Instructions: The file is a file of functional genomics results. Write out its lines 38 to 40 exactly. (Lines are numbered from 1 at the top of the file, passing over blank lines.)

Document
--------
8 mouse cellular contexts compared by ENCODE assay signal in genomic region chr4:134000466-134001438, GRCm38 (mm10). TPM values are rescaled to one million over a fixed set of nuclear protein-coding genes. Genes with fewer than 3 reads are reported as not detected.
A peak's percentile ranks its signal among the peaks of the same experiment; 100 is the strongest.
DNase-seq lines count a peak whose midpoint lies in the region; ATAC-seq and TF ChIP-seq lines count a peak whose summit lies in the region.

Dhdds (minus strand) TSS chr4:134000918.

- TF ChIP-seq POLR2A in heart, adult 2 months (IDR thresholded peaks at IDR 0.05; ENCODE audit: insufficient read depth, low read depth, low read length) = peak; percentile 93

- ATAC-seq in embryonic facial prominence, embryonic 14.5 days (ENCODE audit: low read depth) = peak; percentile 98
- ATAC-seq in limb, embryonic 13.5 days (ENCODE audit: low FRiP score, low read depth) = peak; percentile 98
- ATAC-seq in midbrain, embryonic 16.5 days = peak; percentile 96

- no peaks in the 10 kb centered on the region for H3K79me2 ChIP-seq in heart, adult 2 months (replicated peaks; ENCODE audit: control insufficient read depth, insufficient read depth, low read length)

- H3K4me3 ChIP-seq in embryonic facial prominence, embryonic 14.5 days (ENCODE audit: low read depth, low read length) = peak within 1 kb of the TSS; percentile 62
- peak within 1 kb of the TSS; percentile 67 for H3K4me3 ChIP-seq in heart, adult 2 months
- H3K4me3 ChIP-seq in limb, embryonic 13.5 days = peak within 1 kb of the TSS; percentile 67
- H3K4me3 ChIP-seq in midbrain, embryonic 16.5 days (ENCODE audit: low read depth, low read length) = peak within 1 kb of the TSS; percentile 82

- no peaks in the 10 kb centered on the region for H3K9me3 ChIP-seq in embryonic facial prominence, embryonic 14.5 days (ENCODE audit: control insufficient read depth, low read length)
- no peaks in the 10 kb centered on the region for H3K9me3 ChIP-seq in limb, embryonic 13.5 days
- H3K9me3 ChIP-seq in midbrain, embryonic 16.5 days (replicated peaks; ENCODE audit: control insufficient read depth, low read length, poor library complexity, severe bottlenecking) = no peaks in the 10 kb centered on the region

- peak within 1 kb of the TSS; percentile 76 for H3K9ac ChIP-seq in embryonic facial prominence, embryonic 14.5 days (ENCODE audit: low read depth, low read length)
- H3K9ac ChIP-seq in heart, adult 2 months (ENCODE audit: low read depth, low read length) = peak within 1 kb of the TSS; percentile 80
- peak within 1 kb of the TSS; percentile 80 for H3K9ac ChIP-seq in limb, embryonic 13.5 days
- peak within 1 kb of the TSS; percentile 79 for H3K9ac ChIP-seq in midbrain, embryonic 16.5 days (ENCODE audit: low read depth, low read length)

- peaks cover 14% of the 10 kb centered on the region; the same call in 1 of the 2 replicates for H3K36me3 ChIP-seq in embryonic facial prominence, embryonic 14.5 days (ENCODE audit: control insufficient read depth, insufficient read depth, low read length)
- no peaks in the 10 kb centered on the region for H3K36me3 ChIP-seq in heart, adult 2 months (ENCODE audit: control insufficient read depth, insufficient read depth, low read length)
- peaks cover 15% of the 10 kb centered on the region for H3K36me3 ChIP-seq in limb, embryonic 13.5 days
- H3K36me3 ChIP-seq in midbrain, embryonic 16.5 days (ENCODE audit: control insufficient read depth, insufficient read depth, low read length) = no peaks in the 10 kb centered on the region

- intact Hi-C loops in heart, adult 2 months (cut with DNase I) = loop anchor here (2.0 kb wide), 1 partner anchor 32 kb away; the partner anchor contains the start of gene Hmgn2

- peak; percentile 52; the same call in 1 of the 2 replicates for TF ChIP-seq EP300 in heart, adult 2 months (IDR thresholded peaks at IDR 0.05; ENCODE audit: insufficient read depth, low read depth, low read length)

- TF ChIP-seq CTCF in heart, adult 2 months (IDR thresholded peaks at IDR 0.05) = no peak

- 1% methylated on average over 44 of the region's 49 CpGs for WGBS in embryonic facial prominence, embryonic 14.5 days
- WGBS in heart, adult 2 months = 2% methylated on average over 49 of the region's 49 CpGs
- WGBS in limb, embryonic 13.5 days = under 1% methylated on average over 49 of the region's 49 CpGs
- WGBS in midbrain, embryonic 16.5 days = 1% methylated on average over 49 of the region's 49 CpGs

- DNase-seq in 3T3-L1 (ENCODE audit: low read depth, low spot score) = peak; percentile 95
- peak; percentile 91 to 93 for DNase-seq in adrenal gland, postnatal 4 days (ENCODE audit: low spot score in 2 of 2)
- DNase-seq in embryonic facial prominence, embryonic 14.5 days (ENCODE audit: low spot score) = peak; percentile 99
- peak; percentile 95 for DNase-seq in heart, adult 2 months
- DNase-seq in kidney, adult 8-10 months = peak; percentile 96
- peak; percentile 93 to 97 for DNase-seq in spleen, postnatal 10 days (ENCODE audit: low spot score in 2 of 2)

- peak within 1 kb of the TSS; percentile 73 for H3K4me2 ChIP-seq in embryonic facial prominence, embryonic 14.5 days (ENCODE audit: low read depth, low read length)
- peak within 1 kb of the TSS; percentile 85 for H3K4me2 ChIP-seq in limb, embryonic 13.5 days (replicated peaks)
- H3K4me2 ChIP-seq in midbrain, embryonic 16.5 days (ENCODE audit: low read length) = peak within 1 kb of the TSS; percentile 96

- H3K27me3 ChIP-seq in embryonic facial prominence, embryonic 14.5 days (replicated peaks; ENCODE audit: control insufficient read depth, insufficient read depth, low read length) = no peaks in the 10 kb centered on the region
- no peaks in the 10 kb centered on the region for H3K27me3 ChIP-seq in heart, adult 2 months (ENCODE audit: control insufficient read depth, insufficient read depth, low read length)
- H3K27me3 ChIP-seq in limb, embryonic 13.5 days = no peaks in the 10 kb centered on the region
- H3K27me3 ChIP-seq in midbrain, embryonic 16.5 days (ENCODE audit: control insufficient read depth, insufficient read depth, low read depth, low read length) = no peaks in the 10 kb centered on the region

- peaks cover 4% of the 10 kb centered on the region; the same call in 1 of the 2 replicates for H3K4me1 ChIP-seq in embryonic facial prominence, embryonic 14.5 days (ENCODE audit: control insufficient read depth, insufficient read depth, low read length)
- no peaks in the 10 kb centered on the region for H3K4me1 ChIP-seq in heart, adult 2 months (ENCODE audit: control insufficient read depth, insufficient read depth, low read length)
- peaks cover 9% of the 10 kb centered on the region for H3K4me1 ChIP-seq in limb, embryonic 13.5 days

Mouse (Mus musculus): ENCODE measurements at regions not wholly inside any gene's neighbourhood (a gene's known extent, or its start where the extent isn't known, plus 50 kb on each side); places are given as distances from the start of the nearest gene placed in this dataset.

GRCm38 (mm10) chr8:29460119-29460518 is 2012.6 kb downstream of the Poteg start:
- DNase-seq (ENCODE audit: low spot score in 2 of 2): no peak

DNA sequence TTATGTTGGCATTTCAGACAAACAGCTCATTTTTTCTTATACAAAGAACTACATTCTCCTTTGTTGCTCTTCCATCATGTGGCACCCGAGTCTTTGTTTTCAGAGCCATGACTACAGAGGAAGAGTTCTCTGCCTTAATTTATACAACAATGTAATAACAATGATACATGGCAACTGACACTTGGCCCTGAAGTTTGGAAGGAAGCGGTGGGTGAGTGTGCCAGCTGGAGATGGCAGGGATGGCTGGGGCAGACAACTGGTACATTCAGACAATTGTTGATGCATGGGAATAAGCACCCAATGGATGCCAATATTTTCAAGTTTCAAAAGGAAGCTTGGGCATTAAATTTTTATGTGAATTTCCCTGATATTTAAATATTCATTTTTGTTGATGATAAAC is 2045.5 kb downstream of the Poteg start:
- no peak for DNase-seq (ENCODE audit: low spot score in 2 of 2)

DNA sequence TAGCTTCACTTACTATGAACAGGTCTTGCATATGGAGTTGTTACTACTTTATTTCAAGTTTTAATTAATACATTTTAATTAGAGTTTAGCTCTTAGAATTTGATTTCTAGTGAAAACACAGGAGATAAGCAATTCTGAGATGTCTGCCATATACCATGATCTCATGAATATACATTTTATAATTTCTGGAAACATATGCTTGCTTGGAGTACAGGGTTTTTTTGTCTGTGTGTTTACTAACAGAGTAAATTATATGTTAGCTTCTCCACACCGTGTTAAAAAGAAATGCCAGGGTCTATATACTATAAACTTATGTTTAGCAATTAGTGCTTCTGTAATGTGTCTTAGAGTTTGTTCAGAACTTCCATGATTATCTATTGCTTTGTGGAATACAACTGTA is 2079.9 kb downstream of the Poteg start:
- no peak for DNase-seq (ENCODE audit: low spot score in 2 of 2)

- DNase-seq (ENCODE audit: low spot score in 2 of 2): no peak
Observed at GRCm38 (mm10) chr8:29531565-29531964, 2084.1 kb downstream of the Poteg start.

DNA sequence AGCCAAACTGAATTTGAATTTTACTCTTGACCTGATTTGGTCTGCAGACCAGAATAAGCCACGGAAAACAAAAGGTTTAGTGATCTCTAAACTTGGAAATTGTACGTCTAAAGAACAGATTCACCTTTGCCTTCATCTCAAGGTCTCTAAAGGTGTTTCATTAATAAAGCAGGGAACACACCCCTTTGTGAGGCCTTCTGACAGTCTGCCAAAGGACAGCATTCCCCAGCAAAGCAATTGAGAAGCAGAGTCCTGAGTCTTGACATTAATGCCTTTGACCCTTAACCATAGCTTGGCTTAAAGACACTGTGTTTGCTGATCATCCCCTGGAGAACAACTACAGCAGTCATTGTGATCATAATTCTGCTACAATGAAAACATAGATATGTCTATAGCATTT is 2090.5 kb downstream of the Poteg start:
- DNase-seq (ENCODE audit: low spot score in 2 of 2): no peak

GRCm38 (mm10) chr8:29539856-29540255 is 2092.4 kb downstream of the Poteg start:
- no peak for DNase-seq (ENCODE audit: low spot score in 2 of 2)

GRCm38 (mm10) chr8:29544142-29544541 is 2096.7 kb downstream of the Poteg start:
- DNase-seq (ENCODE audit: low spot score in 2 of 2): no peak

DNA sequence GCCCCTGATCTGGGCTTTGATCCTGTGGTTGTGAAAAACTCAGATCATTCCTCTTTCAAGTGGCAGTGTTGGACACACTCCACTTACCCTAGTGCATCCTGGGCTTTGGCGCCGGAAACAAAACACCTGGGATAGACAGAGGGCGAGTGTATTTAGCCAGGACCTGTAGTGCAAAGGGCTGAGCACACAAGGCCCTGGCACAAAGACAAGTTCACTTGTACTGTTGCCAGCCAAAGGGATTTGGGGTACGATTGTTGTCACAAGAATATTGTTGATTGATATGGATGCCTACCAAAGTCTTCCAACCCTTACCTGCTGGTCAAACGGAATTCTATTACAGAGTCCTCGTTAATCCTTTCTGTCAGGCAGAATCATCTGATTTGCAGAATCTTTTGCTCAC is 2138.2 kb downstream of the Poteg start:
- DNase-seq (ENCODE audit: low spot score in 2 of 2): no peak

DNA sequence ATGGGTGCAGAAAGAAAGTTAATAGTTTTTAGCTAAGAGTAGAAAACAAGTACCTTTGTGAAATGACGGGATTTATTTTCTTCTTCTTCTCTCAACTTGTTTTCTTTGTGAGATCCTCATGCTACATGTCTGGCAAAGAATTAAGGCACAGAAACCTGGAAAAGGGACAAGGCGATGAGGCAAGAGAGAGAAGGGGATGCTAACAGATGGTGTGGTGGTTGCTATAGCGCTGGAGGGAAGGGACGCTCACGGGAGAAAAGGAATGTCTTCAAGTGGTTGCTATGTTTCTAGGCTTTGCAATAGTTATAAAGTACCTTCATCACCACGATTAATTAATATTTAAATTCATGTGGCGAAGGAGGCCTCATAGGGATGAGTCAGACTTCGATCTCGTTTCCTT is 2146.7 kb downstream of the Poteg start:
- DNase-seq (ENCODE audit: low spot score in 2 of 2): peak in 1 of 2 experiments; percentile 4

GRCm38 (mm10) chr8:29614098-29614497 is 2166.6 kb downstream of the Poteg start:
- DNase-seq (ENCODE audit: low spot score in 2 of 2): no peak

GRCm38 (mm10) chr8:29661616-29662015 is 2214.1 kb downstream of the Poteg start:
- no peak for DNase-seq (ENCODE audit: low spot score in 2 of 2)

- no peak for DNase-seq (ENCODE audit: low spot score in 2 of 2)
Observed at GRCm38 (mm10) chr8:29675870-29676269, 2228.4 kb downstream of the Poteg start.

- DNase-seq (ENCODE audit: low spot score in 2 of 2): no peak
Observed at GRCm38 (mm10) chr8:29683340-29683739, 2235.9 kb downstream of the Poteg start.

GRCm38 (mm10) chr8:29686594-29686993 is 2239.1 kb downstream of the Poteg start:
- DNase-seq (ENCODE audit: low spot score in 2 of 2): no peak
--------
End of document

- peak within 1 kb of the TSS; percentile 73 for H3K4me2 ChIP-seq in embryonic facial prominence, embryonic 14.5 days (ENCODE audit: low read depth, low read length)
- peak within 1 kb of the TSS; percentile 85 for H3K4me2 ChIP-seq in limb, embryonic 13.5 days (replicated peaks)
- H3K4me2 ChIP-seq in midbrain, embryonic 16.5 days (ENCODE audit: low read length) = peak within 1 kb of the TSS; percentile 96